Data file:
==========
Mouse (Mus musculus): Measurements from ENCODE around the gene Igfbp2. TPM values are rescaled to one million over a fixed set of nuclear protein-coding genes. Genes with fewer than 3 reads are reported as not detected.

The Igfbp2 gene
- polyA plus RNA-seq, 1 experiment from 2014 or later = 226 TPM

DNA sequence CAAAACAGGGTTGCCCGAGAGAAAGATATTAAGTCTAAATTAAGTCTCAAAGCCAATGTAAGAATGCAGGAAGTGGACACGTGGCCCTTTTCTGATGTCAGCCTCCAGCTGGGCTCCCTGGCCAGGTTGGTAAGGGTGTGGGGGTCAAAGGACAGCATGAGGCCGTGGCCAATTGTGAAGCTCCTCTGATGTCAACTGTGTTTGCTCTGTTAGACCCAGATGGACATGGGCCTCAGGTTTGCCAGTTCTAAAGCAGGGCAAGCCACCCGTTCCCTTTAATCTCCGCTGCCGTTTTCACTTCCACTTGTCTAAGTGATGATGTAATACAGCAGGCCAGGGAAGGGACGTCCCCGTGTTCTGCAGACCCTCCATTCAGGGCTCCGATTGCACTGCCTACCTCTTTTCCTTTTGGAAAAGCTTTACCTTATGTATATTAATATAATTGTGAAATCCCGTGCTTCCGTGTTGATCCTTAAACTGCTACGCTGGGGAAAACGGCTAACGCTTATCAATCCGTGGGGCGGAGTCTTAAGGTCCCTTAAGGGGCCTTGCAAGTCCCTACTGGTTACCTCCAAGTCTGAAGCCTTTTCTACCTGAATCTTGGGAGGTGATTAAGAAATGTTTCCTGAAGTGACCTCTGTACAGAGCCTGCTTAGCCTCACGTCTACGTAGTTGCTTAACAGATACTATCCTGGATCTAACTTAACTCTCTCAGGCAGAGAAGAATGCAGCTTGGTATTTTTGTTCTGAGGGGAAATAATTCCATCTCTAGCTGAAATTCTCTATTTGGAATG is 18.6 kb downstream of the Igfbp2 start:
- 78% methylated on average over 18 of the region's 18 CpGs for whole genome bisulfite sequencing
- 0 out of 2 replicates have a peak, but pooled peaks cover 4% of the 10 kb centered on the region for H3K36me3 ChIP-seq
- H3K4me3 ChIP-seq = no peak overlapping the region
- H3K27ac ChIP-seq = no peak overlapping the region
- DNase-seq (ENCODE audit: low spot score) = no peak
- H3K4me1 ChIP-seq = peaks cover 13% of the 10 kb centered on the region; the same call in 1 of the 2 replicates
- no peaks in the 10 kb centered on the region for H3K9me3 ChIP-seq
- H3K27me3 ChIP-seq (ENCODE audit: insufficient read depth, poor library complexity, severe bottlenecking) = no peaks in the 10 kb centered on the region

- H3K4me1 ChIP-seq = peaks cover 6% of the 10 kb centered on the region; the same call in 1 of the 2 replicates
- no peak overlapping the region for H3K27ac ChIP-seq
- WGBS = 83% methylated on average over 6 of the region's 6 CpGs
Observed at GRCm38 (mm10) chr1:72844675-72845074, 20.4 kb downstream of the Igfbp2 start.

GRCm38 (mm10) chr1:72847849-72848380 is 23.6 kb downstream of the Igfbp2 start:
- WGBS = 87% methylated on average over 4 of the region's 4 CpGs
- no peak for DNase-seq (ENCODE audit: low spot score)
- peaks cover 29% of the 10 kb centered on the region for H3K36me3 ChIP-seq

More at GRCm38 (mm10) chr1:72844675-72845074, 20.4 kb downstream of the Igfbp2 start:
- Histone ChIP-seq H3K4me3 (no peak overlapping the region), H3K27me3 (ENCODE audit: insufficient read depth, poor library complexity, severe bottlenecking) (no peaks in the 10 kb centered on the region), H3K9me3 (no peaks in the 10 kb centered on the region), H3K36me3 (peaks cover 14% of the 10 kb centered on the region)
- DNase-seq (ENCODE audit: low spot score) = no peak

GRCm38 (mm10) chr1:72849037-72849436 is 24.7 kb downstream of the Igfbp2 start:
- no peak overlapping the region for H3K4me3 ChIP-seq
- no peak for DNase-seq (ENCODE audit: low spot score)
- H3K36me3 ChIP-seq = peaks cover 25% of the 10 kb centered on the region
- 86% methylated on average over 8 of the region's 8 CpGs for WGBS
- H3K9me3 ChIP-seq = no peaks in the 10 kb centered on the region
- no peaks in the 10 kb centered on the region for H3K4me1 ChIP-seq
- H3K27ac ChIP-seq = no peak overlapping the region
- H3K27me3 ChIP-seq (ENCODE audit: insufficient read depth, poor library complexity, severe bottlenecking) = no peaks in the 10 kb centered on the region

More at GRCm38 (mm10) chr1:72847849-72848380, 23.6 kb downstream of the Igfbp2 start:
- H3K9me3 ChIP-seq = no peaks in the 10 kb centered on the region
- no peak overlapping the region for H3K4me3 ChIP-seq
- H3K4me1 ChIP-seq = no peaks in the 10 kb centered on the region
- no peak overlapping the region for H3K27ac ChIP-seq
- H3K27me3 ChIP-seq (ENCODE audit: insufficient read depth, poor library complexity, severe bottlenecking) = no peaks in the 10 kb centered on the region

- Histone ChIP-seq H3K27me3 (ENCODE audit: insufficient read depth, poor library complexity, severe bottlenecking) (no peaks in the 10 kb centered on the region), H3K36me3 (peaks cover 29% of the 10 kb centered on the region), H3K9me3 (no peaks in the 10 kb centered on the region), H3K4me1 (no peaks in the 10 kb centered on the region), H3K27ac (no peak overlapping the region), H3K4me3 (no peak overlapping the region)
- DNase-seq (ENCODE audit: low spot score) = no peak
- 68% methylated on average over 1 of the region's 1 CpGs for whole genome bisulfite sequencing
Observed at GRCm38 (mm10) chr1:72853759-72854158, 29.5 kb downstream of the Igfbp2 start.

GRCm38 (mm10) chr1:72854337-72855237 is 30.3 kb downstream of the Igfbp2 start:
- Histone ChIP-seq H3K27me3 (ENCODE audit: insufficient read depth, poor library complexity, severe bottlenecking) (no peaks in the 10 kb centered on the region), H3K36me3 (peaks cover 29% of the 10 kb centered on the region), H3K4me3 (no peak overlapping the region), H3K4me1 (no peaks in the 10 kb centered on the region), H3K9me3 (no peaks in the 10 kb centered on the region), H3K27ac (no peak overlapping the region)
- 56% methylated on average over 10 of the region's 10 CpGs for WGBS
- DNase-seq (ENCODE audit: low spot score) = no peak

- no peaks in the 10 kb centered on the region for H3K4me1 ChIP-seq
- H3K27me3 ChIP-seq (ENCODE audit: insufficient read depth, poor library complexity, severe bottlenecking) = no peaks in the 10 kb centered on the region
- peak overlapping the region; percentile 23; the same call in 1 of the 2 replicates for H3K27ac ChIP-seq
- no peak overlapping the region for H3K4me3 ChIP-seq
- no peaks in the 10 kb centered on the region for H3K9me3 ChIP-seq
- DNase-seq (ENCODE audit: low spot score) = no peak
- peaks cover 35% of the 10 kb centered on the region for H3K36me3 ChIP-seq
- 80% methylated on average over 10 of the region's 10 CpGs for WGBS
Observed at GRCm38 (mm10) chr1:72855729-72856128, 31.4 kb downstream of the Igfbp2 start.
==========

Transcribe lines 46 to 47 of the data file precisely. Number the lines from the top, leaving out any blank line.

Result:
- DNase-seq (ENCODE audit: low spot score) = no peak

- no peaks in the 10 kb centered on the region for H3K4me1 ChIP-seq